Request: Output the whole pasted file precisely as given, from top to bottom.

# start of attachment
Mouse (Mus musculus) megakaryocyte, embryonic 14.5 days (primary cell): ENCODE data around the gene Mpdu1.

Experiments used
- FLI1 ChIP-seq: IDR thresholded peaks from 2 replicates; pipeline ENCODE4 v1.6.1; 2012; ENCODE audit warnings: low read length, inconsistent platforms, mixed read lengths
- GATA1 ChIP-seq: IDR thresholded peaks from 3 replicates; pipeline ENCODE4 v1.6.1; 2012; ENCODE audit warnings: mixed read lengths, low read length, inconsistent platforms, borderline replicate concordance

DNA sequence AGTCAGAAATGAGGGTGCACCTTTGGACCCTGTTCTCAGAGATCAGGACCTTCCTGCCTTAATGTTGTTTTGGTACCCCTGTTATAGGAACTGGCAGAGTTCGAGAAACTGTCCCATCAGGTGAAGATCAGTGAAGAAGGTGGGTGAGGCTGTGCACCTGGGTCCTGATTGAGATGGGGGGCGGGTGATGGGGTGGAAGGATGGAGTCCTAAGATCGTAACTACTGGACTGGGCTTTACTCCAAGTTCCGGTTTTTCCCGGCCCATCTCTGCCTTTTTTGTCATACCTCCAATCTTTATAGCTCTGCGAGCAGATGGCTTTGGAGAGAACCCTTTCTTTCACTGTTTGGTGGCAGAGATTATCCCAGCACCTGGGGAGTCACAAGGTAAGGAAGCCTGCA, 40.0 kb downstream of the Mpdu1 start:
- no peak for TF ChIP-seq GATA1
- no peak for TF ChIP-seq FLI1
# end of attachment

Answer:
Mouse (Mus musculus) megakaryocyte, embryonic 14.5 days (primary cell): ENCODE data around the gene Mpdu1.

Experiments used
- FLI1 ChIP-seq: IDR thresholded peaks from 2 replicates; pipeline ENCODE4 v1.6.1; 2012; ENCODE audit warnings: low read length, inconsistent platforms, mixed read lengths
- GATA1 ChIP-seq: IDR thresholded peaks from 3 replicates; pipeline ENCODE4 v1.6.1; 2012; ENCODE audit warnings: mixed read lengths, low read length, inconsistent platforms, borderline replicate concordance

DNA sequence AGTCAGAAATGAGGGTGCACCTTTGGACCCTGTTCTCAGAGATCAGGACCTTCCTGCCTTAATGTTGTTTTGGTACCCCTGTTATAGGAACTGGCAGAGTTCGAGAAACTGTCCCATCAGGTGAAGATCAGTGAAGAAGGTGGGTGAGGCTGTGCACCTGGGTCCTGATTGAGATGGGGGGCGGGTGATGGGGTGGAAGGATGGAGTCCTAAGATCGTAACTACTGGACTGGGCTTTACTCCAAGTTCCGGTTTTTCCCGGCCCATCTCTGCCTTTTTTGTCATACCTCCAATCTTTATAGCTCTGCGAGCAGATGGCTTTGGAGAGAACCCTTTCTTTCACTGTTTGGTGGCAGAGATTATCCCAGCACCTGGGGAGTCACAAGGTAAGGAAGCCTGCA, 40.0 kb downstream of the Mpdu1 start:
- no peak for TF ChIP-seq GATA1
- no peak for TF ChIP-seq FLI1